After a Foreclosure, Avoid Another Nightmare

(July 13, 2012)

foreclosureYou would think that after losing your home to foreclosure that your nightmare would be over. Right? It could be over, unless you receive a 1099-C on your foreclosed home and a subsequent letter from the IRS regarding the 1099-C. I've talked to people who've received this form and it can be a big problem, unless you handle it properly.

What is a 1099-C?

It’s a dreaded form that causes your nightmare to return. Basically, it’s an IRS form that has to do with a homeowner (or any consumer with debt) having their debt (in this case, mortgage) forgiven, cancelled or discharged, It’s considered income when that debt goes away. The full amount of the debt is added to your gross income. And that income is taxable. Like I said, the nightmare continues.

There IS hope.

While it’s not a mistake that you received that form, you do have a potential out. You have to demonstrate to the IRS that you can qualify for an exception (or an exclusion).

If you received a 1099-C or (1099-A), here is what you should do:

  1. Respond to ALL IRS communication. It’s not going to go away and could end-up getting worse and more costly.
  2. Hire help. IRS forms, especially this one, are complex. Hire a tax professional who has experience with the 1099-C or 1099-A form.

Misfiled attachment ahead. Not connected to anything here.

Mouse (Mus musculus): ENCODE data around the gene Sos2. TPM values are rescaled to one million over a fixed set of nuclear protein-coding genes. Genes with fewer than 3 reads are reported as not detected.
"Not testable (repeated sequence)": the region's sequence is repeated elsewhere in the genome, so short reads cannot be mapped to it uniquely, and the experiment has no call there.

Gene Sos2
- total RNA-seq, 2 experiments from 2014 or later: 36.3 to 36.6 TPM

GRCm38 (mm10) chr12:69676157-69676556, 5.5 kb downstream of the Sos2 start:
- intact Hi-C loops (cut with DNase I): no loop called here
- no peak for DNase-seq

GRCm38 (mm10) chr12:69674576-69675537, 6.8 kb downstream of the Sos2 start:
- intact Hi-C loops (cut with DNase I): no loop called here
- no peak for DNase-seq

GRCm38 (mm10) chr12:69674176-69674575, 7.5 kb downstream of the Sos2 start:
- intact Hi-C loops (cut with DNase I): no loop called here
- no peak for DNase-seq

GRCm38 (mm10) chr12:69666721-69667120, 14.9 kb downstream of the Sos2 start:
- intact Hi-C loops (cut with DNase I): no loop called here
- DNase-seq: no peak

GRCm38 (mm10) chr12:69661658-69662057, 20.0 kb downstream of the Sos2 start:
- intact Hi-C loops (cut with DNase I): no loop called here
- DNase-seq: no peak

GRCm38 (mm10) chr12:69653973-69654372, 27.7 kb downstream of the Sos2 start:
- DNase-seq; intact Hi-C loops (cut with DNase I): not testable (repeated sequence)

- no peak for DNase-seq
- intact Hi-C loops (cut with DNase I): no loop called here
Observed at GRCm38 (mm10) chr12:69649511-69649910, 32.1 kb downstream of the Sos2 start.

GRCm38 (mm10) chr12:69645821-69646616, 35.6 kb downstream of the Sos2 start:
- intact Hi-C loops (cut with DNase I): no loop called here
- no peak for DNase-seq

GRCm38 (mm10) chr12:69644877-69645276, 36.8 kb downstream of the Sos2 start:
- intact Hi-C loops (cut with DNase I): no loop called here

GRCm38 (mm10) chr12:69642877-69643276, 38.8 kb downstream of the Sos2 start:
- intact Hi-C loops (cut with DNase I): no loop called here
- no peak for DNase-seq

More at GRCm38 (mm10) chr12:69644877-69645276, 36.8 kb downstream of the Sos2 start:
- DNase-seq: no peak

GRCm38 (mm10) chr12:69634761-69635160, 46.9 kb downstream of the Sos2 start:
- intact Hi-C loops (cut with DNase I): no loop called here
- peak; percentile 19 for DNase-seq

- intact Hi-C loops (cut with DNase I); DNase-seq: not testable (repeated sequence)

3. File for an exception (or exclusion). As stated above, hire professional help on this one. You are going to file IRS form 982, along with potential other forms.
  4. What else? You are showing the IRS that you are insolvent (unable to pay debts). If that is the case, you may not have to show the debt as income on your taxes. You may have to file for bankruptcy, that is up to the professional helping you.
  5. Bottom line. Be proactive and work through it quickly. Otherwise, it will get worse and eat you up emotionally.

FYI-I am not an attorney or a tax professional, so seek legal advice on any correspondence you get from the IRS. While this is an outline of what to do, it by no means replaces the need for professional advice.

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Jennifer Shenbaum

Written by Jennifer Shenbaum

Jennifer Shenbaum is a real estate investor based in Southern California. She is a veteran of the housing market crash of 2007. Best of all, she offers free remodeling ideas to all who ask.

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